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Layer Masks for Beginners

Lesson 10 of 12

Clipping Masks

Dave Cross

Layer Masks for Beginners

Dave Cross

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Lesson Info

10. Clipping Masks

Lesson Info

Clipping Masks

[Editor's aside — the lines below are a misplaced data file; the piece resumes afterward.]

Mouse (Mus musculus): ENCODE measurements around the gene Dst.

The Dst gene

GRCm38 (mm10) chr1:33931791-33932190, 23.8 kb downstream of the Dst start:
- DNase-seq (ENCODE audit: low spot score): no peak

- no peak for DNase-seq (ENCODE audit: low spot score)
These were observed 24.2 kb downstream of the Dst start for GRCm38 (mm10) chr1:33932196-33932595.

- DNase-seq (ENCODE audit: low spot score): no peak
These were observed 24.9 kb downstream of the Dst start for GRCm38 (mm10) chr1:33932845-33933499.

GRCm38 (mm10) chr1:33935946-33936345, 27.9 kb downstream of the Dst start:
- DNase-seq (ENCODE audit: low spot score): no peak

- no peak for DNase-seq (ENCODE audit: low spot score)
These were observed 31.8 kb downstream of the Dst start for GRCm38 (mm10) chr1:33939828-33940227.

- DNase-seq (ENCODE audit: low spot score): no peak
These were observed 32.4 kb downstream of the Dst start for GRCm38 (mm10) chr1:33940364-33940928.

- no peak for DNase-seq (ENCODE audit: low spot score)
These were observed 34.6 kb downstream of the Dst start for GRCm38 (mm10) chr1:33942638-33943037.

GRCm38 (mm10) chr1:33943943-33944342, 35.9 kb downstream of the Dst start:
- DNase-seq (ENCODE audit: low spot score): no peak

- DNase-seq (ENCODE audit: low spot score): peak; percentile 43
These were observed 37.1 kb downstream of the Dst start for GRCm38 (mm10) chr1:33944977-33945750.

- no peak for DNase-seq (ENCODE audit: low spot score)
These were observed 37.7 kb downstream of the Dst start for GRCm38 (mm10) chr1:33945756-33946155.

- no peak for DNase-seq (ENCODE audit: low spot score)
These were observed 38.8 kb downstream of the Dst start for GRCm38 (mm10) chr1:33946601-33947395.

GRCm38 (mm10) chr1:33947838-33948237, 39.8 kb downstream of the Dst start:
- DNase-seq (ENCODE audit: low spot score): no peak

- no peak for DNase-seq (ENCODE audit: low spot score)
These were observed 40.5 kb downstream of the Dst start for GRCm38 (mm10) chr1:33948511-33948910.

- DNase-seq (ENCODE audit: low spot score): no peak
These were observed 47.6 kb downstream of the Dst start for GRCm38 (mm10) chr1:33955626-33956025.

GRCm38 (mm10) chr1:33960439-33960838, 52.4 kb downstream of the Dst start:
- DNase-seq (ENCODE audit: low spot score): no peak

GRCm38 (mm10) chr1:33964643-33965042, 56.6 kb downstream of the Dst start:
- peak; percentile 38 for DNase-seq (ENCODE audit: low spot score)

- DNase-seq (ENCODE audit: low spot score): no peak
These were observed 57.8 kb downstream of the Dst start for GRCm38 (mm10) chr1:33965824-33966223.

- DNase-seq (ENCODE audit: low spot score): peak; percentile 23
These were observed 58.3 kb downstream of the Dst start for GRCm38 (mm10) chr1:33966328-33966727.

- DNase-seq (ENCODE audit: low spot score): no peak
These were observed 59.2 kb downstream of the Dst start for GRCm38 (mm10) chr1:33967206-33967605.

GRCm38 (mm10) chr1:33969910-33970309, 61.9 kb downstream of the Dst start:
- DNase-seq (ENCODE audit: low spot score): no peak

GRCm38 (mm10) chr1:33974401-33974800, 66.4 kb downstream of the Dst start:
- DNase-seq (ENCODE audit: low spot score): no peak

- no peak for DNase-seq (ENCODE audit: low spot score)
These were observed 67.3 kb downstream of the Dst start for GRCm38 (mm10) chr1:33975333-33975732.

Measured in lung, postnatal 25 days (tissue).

So I took two separate photographs and I didn't use a tripod. So the first photograph she was posing like this in the 2nd 1 I like, I thought would be really cool if I took him from this photo and her from the other one, which means I need to mask it Now. You'll see. See all that transparency in order to get them to match up. I had to do some maneuvering because I took the photos like five minutes apart. If I take him on a tripod, it would have been easy, which is a tip. If you ever do that kind of work, use a tripod because it'll be easier. But in this case, so now what I want to do is hide almost everything of his the layer with him on it and just show him as we talked about before. I could add a layer mask and then spend 45 minutes painting with black to hide everything. But really I I want to show just a little bit. So as we talked about earlier, and be easier to fill the mask with black and then Onley paint where I want him to show Okay, so Option or Ault click on the add layer. M...